Cordierite (mineralogy) or iolite (gemology) is a magnesium iron aluminium cyclosilicate. Iron is almost always present and a solid solution exists between Mg-rich cordierite and Fe-rich sekaninaite with a series formula: (Mg,Fe)2Al3(Si5AlO18) to (Fe,Mg)2Al3(Si5AlO18). A high-temperature polymorph exists, indialite, which is isostructural with beryl and has a random distribution of Al in the (Si,Al)6O18 rings.
Name and discovery
Cordierite, which was discovered in 1813, in specimens from Níjar, Almería (Spain) is named after the French geologist Louis Cordier (1777-1861).
Cordierite typically occurs in contact or regional metamorphism of pelitic rocks. It is especially common in hornfels produced by contact metamorphism of pelitic rocks. Two common metamorphic mineral assemblages include sillimanite-cordierite-spinel and cordierite-spinel-plagioclase-orthopyroxene. Other associated minerals include garnet (cordierite-garnet-sillimanite gneisses) and anthophyllite. Cordierite also occurs in some granites, pegmatites, and norites in gabbroic magmas. Alteration products include mica, chlorite, and talc. Cordierite occurs, for example, in the granite contact zone at Geevor Tin Mine in Cornwall.
Catalytic converters are commonly made from ceramics containing a large proportion of synthetic cordierite. The manufacturing process deliberately aligns the cordierite crystals to make use of the very low thermal expansion along one axis. This prevents thermal shock cracking from taking place when the catalytic converter is used.
As the transparent variety iolite, it is often used as a gemstone. The name “iolite” comes from the Greek word for violet. Another old name is dichroite, a Greek word meaning “two-colored rock”, a reference to cordierite’s strong pleochroism. It has also been called “water-sapphire” and “Vikings’ Compass” because of its usefulness in determining the direction of the sun on overcast days, the Vikings having used it for this purpose. This works by determining the direction of polarization of the sky overhead. Light scattered by air molecules is polarized, and the direction of the polarization is at right angles to a line to the sun, even when the sun’s disk itself is obscured by dense fog or lies just below the horizon.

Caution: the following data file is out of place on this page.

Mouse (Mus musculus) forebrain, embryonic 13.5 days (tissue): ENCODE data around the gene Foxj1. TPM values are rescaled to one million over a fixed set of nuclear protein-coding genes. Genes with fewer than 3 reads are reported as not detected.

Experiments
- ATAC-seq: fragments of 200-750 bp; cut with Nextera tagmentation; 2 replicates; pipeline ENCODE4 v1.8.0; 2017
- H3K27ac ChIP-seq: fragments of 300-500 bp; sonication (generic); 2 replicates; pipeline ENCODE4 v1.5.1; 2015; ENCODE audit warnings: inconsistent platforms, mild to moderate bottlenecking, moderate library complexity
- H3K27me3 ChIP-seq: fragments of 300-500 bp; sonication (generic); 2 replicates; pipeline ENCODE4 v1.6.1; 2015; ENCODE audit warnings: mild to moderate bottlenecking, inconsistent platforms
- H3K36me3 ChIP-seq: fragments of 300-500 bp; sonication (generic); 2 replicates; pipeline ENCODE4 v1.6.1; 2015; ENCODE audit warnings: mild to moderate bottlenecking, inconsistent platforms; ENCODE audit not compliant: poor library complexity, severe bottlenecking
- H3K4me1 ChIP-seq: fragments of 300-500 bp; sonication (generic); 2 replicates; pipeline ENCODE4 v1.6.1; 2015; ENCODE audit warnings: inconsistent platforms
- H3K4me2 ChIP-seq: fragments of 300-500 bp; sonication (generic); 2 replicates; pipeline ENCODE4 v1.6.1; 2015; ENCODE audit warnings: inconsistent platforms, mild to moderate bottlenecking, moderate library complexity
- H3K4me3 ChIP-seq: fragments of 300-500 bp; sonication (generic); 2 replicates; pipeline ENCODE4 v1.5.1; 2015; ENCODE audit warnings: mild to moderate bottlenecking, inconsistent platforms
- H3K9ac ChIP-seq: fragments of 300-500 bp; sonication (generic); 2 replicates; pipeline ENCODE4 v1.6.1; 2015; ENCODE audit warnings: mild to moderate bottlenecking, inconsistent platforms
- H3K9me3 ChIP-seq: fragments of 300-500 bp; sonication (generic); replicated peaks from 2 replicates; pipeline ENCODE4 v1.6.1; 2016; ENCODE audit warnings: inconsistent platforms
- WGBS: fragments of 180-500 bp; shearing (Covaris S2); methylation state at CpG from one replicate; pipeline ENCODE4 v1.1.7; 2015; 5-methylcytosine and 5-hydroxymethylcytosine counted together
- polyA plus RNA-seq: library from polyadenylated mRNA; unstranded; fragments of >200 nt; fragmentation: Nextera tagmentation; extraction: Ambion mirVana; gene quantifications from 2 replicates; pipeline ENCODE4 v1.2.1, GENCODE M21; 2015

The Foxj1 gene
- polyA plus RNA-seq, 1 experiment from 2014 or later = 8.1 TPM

Gem quality iolite varies in color from sapphire blue to blue violet to yellowish gray to light blue as the light angle changes. Iolite is sometimes used as an inexpensive substitute for sapphire. It is much softer than sapphires and is abundantly found in Australia (Northern Territory), Brazil, Burma, Canada (Yellowknife area of the Northwest Territories), India, Madagascar, Namibia, Sri Lanka, Tanzania and the United States (Connecticut). The largest iolite crystal found weighed more than 24,000 carats, and was discovered in Wyoming, US.
Another name for blue iolite is steinheilite, after Fabian Steinheil, the Russian military governor of Finland who observed that it was a different mineral from quartz. Praseolite is another iolite variety which results from heat treatment. It should not be confused with prasiolite.